Bright White Bungalow
This bungalow's bright potential convinced a pair of renters to make the leap to home ownership
Historic Birmingham Bungalow
When you catch yourself spending a lot of money on rental apartment upgrades, like under-cabinet lighting and a built-in office for your breakfast room, it’s probably time to stop renting. This realization convinced Jacob Dorsett and James Laughlin, who studied architecture at Virginia Tech and now apprentices for an architect, to buy a fixer-upper where Laughlin could let his skills and money work for them—without fear of losing a security deposit. After a few weeks of searching, the couple found a three-bedroom Craftsman bungalow from 1923 in the Forest Park neighborhood of Birmingham.
Though the home was plumb and level, it suffered from an unfortunate 1990s kitchen-and-bath renovation and some ill-made decorating decisions. But its crowning glory—25 large windows and a hilltop location—assured Laughlin and Dorsett that this would become their open and airy bungalow. “The integrity of the house was completely preserved; it just needed a fresh vision and buckets of white paint,” says Laughlin. Here’s how they fixed it.
Problem #1 & Solution
Rooms were overwhelmed with a color mishmash.
Solution They used 70 gallons and multiple coats of white paint.
The dark exterior and drab pinky beige interior were the first faux pas to go. Laughlin covered the facade and interior walls, trim, and ceilings with one crisp white (Cloud White by Benjamin Moore) to create a seamless and expansive effect. The only surfaces to retain color? The porch’s “haint” blue ceiling and floor stripes (Copley Gray by Benjamin Moore). Instead of replacing the porch’s old tile floor, he saved $1,000 by painting over it.
Dining room: A round table eases traffic flow in a square room. Transparent chairs create the illusion of more space.
The kitchen was chopped into three work areas.
They reconfigured the rooms to form a spacious galley.
Laughlin increased the kitchen’s size from 85 square feet to 120 square feet by taking down walls that created the adjacent laundry room and mudroom. Next, he aligned the back door with the dining room doorway (taking care to replicate the doors’ original moldings), resulting in a wide galley kitchen that flows from the back entrance into the dining room.
Countertops: Gray Lagos Azul limestone pops against the white kitchen, echoing the stropes on the porch floor.
On the galley’s more hardworking side, Laughlin replaced the bulky, traditional window moldings with a bank of casement windows that sit directly at counter height. Throughout the kitchen, he concealed appliances and pantry storage behind minimally detailed cabinetry. The stove and sink give away the space’s function, but on first impression, this kitchen feels like a light-filled rear foyer. Laughlin opted for hardwood flooring topped with an Oriental runner to further the foyer illusion.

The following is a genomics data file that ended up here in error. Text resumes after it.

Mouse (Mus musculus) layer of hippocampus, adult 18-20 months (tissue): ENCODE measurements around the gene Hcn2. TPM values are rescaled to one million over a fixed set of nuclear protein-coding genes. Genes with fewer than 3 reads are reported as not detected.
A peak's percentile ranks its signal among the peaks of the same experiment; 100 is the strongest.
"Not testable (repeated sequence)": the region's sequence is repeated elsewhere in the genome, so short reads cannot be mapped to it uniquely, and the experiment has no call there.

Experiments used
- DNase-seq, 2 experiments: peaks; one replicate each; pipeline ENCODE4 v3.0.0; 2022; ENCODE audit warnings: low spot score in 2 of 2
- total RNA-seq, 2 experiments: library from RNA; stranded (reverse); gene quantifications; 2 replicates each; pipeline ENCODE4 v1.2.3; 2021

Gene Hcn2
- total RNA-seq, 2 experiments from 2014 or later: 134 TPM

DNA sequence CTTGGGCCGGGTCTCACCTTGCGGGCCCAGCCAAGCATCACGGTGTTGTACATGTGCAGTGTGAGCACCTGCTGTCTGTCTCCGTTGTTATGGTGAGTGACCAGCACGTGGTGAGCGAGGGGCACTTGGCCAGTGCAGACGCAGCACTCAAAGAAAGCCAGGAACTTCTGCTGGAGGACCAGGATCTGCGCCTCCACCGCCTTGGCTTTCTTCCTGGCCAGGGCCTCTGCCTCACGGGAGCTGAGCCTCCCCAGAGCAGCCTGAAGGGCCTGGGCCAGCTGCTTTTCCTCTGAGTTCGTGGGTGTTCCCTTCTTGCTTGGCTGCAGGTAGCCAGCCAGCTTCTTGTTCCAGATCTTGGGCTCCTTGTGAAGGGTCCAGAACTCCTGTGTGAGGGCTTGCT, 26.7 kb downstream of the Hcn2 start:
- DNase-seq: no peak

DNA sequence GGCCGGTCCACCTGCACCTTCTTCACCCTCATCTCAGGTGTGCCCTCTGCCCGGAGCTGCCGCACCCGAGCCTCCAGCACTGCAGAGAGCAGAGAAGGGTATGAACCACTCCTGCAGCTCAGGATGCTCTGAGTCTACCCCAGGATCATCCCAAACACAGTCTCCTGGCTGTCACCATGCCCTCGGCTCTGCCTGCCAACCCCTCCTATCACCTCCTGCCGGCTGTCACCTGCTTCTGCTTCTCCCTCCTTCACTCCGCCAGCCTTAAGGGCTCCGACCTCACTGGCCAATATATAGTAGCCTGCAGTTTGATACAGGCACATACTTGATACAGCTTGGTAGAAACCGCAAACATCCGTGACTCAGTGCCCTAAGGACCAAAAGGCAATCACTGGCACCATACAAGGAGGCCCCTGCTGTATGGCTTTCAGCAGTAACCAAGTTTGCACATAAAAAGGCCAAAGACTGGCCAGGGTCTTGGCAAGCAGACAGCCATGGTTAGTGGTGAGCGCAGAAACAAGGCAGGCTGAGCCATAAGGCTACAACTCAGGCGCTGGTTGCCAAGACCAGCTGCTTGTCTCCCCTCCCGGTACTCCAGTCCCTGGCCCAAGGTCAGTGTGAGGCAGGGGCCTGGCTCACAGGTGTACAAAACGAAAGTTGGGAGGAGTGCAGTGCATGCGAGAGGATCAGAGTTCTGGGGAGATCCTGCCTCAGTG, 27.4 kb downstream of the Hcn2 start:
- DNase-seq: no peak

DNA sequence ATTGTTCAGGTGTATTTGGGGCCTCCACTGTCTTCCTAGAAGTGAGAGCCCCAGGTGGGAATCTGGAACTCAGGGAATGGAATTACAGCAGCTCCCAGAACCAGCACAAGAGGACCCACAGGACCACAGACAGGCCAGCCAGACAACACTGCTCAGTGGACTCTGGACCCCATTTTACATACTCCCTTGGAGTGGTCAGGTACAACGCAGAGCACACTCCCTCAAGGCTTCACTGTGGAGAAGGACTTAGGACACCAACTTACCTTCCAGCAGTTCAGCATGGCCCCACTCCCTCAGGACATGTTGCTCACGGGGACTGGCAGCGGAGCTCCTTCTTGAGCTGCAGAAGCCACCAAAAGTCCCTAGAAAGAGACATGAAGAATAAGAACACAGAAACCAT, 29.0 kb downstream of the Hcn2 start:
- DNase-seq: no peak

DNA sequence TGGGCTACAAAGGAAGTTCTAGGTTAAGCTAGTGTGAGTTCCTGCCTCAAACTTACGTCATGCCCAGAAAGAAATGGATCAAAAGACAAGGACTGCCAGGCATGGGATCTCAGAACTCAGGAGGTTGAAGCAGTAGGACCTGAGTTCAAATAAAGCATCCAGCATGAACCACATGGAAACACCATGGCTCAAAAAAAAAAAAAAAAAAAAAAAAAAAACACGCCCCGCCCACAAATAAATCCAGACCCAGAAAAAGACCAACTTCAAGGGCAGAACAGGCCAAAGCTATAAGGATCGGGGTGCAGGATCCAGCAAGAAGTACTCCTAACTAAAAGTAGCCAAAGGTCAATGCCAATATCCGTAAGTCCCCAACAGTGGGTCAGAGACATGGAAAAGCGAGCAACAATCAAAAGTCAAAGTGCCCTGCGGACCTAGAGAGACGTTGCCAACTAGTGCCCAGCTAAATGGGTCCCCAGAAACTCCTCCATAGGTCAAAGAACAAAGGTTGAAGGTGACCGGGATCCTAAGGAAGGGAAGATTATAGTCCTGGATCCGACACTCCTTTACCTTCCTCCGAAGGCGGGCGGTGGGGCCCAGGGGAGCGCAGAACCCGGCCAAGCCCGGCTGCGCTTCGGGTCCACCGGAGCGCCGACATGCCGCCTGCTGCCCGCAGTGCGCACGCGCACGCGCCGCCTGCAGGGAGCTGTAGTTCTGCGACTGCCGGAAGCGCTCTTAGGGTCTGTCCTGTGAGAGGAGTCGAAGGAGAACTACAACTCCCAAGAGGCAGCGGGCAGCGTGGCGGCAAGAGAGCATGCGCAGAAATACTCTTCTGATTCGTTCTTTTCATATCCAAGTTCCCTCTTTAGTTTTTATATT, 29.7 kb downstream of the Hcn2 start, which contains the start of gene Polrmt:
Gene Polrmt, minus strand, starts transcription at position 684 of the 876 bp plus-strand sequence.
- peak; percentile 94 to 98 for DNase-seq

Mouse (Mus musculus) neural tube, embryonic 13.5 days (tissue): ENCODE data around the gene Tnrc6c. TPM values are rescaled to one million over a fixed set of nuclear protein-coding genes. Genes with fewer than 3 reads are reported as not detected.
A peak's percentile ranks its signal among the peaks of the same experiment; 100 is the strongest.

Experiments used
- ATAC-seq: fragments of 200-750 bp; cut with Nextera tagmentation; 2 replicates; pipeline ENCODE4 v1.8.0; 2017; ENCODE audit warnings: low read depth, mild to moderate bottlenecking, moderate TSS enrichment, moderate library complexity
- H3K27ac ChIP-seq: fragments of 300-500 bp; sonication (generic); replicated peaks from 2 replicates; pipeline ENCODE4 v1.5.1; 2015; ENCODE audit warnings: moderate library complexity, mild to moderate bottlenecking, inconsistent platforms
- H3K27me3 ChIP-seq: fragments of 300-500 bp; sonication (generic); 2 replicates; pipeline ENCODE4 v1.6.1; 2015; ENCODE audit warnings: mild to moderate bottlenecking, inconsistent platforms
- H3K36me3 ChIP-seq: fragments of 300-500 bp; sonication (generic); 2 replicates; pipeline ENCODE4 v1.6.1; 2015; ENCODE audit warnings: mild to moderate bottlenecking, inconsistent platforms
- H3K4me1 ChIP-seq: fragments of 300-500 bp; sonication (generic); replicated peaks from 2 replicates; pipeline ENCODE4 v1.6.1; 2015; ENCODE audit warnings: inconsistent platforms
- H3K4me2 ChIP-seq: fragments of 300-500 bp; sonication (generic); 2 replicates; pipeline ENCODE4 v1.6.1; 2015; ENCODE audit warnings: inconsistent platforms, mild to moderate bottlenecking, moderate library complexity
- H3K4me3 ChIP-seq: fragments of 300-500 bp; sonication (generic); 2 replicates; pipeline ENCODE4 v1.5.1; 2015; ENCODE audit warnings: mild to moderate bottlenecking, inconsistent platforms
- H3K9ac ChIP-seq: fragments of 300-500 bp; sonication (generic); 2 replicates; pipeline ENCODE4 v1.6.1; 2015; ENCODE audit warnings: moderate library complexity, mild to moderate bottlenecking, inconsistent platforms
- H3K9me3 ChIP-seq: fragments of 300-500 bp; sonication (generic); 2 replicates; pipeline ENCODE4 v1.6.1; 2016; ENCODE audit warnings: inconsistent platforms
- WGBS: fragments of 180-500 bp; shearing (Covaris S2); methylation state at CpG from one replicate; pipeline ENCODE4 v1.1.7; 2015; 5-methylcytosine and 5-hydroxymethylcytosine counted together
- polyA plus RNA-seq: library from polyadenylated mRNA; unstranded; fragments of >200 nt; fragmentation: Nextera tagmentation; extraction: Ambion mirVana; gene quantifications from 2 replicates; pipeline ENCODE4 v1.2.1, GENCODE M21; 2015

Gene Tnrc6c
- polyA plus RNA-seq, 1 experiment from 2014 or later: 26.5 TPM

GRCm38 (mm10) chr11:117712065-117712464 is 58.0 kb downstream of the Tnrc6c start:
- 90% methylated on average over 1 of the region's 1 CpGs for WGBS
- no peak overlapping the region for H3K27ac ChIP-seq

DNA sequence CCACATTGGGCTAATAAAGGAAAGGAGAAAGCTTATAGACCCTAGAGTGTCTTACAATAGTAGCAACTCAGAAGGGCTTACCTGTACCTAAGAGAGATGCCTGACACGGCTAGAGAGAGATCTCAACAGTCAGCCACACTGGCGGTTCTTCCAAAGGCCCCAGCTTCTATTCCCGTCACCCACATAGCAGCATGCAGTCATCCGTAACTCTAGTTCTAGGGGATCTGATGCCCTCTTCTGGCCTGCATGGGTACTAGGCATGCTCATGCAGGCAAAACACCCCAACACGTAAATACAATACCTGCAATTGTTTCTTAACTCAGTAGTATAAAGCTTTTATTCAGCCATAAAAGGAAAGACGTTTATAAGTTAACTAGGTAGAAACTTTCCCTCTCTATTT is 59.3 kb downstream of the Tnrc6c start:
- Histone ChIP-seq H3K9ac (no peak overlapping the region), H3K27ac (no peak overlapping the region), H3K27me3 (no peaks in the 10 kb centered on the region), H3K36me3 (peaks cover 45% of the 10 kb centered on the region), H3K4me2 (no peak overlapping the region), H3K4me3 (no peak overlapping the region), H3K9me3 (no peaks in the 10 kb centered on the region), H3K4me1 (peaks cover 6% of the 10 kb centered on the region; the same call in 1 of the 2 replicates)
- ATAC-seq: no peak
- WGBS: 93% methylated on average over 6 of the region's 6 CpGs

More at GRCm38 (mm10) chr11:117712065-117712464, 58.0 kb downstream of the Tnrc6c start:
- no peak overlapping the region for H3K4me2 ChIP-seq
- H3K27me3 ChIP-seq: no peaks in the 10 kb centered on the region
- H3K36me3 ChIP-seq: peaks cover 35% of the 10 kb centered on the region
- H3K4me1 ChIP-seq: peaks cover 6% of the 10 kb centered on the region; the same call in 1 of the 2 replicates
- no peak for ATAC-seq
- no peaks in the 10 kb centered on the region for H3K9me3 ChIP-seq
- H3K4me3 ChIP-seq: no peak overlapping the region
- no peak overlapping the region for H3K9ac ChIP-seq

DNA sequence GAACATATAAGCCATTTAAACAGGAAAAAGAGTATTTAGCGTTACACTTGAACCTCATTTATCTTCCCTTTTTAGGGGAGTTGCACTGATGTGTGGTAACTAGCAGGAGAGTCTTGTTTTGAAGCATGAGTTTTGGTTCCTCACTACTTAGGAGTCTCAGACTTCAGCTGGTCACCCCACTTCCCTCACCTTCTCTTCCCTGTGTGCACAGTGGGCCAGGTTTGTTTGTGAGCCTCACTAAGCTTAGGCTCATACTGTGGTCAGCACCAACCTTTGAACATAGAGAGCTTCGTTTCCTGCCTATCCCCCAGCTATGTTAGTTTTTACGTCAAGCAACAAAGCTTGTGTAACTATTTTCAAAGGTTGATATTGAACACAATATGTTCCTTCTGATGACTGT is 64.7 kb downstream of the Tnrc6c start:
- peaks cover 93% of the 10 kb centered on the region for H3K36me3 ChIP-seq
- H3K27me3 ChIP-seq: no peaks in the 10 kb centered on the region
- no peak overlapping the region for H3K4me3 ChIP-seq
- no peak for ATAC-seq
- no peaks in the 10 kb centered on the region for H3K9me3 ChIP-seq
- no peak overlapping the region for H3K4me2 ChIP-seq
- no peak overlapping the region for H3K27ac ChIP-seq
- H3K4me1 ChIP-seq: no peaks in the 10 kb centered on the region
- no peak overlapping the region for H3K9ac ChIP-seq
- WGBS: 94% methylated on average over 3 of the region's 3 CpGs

Hidden pantry: Tongue-and-groove-style cabinetry conceals a storage wall.
Integrated elements: A cabinet-front dishwasher and waterfall-edged countertops give the kitchen a more modular, less built-in appearance.
The natural light was blocked.
They removed every single curtain. “The windows were cloaked in heavy treatments, making the house super dark,” says Dorsett. Because the home has 25 windows, the couple felt it should be flooded with light. So they left nearly all the windows bare. (The hilltop elevation guarantees privacy.) The moldings and sills lend enough decorative heft to keep the windows from feeling naked.
Living room: In need of art over the sofa, Laughlin framed six architectural sketches from his college thesis and hung them in a grid.
Problem #4 & Solution
1990s renovation buried the home's original soul.
Solution They brought it back with a few key classic details.
Poorly executed updates over the years, like generic plumbing fixtures and a seashell tile motif in the bath, diluted the home’s charm. To restore its early 20th-century appeal, they opted for classic choices like the gooseneck kitchen faucet and the small white hexagonal tile flooring in the bath (popular for bungalows in the 1920s and 1930s). Counter-to-ceiling subway tile and tongue-and-groove-inspired wood cabinetry in the kitchen infuse historical references in a modern way.
Bath: Brand-new retro-inspired fixtures (the hex tile, pedestal sink, and medicine cabinet) look original.
Problem #5 & Solution
The furniture layout seemed clumsy and crowded.
Solution They added a clean-lined assemblage of furnishings.
Big, dark-colored furniture can make small spaces feel even tinier. Laughlin deliberately limited rooms to an elevated-looking mix of light-toned and low-profile furniture. His method actually increased the seating capacity while improving the traffic flow.
Guest bedroom: With no obvious place to put a bed, Laughlin opted for symmetry and centered an extra-tall upholstered bed between two windows.